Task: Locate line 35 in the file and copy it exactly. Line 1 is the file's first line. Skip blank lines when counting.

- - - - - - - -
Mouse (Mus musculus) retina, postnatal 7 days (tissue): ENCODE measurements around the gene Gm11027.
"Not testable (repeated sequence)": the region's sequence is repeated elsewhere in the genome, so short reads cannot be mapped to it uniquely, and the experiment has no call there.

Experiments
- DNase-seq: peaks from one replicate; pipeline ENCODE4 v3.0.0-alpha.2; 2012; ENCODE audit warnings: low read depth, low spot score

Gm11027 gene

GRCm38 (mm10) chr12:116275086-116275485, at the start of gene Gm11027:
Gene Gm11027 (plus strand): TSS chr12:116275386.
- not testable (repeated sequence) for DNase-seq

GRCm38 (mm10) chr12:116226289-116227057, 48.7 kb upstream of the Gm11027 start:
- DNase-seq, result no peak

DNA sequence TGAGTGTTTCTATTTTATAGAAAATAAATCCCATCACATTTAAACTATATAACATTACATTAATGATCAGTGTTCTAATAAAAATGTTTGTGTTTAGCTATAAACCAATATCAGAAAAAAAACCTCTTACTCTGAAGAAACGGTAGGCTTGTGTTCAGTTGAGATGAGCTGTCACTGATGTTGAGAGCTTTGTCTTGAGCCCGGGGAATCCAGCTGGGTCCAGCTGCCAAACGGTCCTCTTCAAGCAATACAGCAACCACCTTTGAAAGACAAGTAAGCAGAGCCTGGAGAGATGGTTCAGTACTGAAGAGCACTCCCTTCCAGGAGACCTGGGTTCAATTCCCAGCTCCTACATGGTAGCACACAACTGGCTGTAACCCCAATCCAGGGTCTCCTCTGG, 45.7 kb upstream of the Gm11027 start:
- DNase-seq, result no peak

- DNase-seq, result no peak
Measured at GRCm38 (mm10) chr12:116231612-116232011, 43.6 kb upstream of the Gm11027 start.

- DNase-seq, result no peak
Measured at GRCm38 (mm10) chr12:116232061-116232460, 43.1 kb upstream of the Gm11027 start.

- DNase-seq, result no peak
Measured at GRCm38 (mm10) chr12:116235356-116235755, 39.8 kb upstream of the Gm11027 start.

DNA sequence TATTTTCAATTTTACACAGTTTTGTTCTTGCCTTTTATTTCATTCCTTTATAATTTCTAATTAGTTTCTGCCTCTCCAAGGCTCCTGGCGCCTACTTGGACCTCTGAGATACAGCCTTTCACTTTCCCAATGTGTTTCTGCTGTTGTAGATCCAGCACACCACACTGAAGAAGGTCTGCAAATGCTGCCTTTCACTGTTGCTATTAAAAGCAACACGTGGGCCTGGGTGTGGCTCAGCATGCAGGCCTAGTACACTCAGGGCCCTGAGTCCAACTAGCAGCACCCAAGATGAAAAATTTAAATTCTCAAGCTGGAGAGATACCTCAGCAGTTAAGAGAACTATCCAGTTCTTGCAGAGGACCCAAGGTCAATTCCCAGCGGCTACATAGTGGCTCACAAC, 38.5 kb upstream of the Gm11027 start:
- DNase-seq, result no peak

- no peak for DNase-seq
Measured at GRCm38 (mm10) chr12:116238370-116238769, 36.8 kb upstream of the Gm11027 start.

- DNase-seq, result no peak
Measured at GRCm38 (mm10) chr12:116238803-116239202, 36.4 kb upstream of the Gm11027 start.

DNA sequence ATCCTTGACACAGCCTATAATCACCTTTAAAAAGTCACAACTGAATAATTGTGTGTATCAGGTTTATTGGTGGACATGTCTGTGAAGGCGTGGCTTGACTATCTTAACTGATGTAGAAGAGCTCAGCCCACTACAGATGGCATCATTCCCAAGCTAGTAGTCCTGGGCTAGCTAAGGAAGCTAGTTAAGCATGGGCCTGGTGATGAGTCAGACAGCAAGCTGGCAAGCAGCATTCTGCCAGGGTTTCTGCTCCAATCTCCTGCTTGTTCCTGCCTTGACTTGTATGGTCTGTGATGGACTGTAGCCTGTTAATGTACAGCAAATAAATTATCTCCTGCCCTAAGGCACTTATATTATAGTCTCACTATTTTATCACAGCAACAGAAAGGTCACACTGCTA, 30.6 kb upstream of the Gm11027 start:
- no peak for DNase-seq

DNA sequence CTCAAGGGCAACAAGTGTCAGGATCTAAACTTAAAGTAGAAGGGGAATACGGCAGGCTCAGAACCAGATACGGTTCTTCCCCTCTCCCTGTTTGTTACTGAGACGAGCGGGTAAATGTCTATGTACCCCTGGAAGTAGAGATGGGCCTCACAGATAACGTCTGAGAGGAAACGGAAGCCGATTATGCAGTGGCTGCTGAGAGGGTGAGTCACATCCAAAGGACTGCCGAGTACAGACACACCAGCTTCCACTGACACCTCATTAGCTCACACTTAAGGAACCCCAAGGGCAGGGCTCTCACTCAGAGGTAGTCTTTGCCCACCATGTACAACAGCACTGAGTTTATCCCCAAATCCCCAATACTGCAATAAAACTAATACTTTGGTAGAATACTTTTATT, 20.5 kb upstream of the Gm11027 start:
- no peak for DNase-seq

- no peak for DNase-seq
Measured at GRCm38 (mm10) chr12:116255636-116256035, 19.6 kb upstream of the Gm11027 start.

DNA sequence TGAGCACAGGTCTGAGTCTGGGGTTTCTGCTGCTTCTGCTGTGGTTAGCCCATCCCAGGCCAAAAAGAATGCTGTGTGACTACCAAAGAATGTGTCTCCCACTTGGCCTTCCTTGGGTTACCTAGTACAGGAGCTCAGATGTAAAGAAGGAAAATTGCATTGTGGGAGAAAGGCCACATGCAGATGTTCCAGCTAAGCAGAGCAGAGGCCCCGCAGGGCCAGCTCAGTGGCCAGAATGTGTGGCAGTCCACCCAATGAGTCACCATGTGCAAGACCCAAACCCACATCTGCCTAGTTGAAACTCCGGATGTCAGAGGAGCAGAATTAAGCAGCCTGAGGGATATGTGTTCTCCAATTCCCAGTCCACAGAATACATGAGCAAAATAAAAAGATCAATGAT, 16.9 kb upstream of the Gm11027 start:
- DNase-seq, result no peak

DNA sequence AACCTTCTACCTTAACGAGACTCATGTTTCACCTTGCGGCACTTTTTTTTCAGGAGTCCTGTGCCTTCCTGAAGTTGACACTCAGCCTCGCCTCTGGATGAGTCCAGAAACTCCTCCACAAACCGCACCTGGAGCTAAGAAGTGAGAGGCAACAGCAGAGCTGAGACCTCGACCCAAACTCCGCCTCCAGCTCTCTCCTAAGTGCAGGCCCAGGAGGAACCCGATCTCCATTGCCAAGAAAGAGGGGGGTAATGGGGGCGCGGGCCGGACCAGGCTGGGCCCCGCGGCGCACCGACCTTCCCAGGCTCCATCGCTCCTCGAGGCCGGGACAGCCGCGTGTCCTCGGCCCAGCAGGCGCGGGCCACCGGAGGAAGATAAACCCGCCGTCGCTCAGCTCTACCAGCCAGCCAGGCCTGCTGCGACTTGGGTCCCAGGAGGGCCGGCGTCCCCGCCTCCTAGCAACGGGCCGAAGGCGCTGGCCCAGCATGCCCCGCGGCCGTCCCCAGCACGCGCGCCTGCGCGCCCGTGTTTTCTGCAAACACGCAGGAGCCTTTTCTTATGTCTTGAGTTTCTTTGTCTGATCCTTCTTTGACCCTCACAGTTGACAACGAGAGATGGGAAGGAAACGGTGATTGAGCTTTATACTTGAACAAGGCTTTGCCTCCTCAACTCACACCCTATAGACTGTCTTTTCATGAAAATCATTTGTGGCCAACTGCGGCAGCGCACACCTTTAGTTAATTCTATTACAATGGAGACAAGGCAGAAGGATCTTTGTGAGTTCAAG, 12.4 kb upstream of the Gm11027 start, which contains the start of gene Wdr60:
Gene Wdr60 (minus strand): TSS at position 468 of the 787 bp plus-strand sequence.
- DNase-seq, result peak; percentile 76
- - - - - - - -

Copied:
- DNase-seq, result peak; percentile 76